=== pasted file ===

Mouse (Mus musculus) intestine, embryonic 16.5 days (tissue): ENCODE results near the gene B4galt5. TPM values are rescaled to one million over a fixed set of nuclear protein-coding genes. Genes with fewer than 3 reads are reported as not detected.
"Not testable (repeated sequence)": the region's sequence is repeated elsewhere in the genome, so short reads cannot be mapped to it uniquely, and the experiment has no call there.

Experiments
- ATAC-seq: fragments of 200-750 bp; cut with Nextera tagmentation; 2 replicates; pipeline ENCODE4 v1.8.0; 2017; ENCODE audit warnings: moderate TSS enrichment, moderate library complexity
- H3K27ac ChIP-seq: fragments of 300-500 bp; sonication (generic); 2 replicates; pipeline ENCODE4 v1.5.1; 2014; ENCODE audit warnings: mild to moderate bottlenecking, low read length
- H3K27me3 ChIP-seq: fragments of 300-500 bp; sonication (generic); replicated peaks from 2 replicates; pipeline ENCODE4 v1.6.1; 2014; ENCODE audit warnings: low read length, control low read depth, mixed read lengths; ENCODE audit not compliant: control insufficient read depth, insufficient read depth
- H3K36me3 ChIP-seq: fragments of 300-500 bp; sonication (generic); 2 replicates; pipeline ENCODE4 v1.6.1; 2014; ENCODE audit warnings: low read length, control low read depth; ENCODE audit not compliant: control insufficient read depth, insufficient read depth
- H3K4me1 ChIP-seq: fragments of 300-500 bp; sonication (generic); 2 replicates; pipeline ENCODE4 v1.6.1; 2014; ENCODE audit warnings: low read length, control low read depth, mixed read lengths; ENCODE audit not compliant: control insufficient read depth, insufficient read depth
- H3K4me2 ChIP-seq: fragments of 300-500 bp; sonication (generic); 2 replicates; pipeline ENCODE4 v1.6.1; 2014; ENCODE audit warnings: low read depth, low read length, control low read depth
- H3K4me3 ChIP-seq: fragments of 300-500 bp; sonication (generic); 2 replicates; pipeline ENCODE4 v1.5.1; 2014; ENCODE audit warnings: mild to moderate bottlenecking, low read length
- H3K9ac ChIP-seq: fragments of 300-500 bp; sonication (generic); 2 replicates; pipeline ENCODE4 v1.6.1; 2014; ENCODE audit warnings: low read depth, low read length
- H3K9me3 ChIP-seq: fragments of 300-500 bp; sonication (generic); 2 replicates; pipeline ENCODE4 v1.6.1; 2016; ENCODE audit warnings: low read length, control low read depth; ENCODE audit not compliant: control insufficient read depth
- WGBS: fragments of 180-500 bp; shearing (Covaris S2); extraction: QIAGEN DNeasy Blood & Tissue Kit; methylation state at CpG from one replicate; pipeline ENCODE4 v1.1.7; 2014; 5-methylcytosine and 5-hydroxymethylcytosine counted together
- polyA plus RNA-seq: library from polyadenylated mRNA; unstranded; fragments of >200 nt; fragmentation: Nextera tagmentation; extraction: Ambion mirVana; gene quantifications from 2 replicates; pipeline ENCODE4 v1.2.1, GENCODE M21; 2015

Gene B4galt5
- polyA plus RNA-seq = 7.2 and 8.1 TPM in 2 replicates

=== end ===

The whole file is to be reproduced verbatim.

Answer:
Mouse (Mus musculus) intestine, embryonic 16.5 days (tissue): ENCODE results near the gene B4galt5. TPM values are rescaled to one million over a fixed set of nuclear protein-coding genes. Genes with fewer than 3 reads are reported as not detected.
"Not testable (repeated sequence)": the region's sequence is repeated elsewhere in the genome, so short reads cannot be mapped to it uniquely, and the experiment has no call there.

Experiments
- ATAC-seq: fragments of 200-750 bp; cut with Nextera tagmentation; 2 replicates; pipeline ENCODE4 v1.8.0; 2017; ENCODE audit warnings: moderate TSS enrichment, moderate library complexity
- H3K27ac ChIP-seq: fragments of 300-500 bp; sonication (generic); 2 replicates; pipeline ENCODE4 v1.5.1; 2014; ENCODE audit warnings: mild to moderate bottlenecking, low read length
- H3K27me3 ChIP-seq: fragments of 300-500 bp; sonication (generic); replicated peaks from 2 replicates; pipeline ENCODE4 v1.6.1; 2014; ENCODE audit warnings: low read length, control low read depth, mixed read lengths; ENCODE audit not compliant: control insufficient read depth, insufficient read depth
- H3K36me3 ChIP-seq: fragments of 300-500 bp; sonication (generic); 2 replicates; pipeline ENCODE4 v1.6.1; 2014; ENCODE audit warnings: low read length, control low read depth; ENCODE audit not compliant: control insufficient read depth, insufficient read depth
- H3K4me1 ChIP-seq: fragments of 300-500 bp; sonication (generic); 2 replicates; pipeline ENCODE4 v1.6.1; 2014; ENCODE audit warnings: low read length, control low read depth, mixed read lengths; ENCODE audit not compliant: control insufficient read depth, insufficient read depth
- H3K4me2 ChIP-seq: fragments of 300-500 bp; sonication (generic); 2 replicates; pipeline ENCODE4 v1.6.1; 2014; ENCODE audit warnings: low read depth, low read length, control low read depth
- H3K4me3 ChIP-seq: fragments of 300-500 bp; sonication (generic); 2 replicates; pipeline ENCODE4 v1.5.1; 2014; ENCODE audit warnings: mild to moderate bottlenecking, low read length
- H3K9ac ChIP-seq: fragments of 300-500 bp; sonication (generic); 2 replicates; pipeline ENCODE4 v1.6.1; 2014; ENCODE audit warnings: low read depth, low read length
- H3K9me3 ChIP-seq: fragments of 300-500 bp; sonication (generic); 2 replicates; pipeline ENCODE4 v1.6.1; 2016; ENCODE audit warnings: low read length, control low read depth; ENCODE audit not compliant: control insufficient read depth
- WGBS: fragments of 180-500 bp; shearing (Covaris S2); extraction: QIAGEN DNeasy Blood & Tissue Kit; methylation state at CpG from one replicate; pipeline ENCODE4 v1.1.7; 2014; 5-methylcytosine and 5-hydroxymethylcytosine counted together
- polyA plus RNA-seq: library from polyadenylated mRNA; unstranded; fragments of >200 nt; fragmentation: Nextera tagmentation; extraction: Ambion mirVana; gene quantifications from 2 replicates; pipeline ENCODE4 v1.2.1, GENCODE M21; 2015

Gene B4galt5
- polyA plus RNA-seq = 7.2 and 8.1 TPM in 2 replicates